Schleip reminds us that the central nervous system does not activate single muscles but rather activates groups of motor units. This is an important fact and it may help to explain the release of parts of tissue rather than whole muscles. Exactly what occurs in order for the tissue to release is unclear.  Schleip suggests that it is possible that the release might be because of the lowered firing rate of a few motor units.

So what are manual therapists really doing?

So after all of this analysis, are we any closer to understanding what manual therapist are actually doing when they carry out their work?  Can we answer two of Greg’s key questions, which are “by what means can your hands actually mold, shape or cause some change in fascia?” and  “why can’t they do this in muscle, which is the far more responsive tissue to stress?”

Well, as detailed above, we can see that Schleip proposes a model in which manual therapy or fascial manipulation involves stimulating intra-fascial mechanoreceptors, which then causes changes in the afferent input to the central nervous system, which in turn causes an reduction in the level of muscle activation of specific groups of motor units.

So the answer to Greg’s two questions in the Schleip model would be that the hands are stimulating specific mechanoreceptors in the fascia, that cause afferent feedback to the brain, which then signals the muscles to release.  The effect does not occur in muscle in the same way because the receptors are of different kinds in each tissue.

Of course, there remains a great deal of work to be done to understand the limitations and benefits of this model but it certainly helps to address many of the issues that Greg raised with the idea of the fascia being physically altered.


Chris Beardsley is a co-founder of Strength and Conditioning Research, a monthly publication that summarizes the latest fitness research for strength and sports coaches, personal trainers, and athletes.  The above study review was taken from his Background product, which is collection of over fifty reviews of the most comprehensive review articles and meta-analyses of the fundamental concepts underlying exercise science.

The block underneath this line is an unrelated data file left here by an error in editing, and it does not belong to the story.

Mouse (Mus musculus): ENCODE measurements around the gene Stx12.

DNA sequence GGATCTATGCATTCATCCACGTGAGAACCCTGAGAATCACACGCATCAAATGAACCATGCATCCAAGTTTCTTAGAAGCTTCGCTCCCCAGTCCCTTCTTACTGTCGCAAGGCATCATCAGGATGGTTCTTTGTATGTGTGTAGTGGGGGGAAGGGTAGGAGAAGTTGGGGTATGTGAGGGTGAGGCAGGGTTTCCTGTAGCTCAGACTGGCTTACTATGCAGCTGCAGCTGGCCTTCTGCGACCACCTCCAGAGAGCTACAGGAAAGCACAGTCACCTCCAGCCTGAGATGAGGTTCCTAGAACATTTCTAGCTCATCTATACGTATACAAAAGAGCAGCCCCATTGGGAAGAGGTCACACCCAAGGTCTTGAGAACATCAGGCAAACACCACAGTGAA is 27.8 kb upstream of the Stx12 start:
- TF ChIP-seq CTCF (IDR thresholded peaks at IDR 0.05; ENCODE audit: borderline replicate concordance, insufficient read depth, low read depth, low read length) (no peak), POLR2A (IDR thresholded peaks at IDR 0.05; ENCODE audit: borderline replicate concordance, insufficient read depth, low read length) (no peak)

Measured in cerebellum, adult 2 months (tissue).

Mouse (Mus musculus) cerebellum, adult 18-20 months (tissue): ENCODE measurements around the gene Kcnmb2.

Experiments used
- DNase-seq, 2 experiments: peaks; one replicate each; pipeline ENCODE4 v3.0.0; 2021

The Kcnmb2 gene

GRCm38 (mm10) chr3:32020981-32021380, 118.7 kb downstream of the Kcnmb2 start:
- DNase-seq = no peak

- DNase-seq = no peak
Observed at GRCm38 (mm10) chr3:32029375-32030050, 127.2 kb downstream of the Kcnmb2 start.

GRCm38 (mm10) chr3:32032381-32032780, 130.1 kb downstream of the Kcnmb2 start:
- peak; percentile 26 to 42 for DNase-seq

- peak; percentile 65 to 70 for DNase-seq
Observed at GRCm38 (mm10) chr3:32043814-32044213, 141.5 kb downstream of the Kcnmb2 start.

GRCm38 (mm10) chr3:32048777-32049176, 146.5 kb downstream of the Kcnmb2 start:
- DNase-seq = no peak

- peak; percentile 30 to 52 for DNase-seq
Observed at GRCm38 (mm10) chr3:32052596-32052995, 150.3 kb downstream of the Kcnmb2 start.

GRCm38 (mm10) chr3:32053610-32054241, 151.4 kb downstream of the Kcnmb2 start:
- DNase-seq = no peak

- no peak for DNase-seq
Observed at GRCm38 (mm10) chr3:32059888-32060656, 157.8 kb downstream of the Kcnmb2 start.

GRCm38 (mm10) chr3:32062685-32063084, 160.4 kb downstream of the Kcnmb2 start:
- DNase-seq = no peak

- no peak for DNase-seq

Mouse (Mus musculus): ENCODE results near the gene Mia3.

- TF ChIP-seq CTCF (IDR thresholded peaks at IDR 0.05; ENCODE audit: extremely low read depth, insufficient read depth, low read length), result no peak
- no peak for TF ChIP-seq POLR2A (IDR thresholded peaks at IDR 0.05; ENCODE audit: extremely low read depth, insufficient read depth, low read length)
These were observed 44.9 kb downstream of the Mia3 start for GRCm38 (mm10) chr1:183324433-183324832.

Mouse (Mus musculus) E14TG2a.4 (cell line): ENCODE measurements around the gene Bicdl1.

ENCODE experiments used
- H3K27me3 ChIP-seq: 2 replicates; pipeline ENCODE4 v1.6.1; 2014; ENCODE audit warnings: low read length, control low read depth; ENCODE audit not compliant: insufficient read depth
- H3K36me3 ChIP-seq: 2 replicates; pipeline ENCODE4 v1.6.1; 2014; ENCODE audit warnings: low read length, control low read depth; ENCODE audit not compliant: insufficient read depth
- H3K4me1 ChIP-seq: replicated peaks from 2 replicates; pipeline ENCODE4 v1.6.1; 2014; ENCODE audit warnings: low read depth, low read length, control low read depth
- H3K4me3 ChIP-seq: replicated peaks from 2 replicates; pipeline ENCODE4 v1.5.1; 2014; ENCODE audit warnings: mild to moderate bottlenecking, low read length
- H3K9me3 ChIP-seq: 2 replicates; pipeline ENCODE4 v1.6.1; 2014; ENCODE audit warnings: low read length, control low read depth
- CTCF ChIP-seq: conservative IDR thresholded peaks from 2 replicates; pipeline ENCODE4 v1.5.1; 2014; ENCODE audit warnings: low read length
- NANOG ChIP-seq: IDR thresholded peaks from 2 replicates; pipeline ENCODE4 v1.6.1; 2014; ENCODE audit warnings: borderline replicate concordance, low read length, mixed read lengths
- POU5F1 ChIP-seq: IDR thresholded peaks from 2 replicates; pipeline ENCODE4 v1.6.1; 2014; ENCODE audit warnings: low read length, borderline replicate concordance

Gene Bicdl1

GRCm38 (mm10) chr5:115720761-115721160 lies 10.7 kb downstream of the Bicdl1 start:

Greg's final note: My question regarding fascia versus muscle as a more responsive tissue to stress only asked about the mechanical properties of these two tissues.  I purposefully left out any discussion of the nervous system which I put at the top of the heap for responsiveness.  When you treat a patient or foam roll yourself and feel better it is the nervous system that you have influenced.  It is unlikely that any changes in the mechanical properties of tissues have occurred.  You aren't more flexible because you broke up some scar tissue.  You may have influenced the viscoelastic properties of tissue (a short term change) but more dominantly you have convinced the nervous system to let you move farther, with greater ease or with greater strength.   An excellent model to understand this is the long term changes that occur in neuromuscular system with stretching.  Following a stretching regime you don't change the stiffness of the muscle and it is unlikely that you change the mechanical architecture of muscle.  Rather, you change the stretch tolerance.  Your nervous system lets you bend farther.  A brief review of stretching science was reviewed previously.

Related questions to think about: If you foamroll do you think that you are changing "tissue quality"?  If so, how are you changing quality and what exactly is tissue quality? Could any changes to "tissue quality"  merely be the nervous systems response to your rolling rather than changes in the structure properties (e.g. ground substance, extracellular matrix, collagen etc).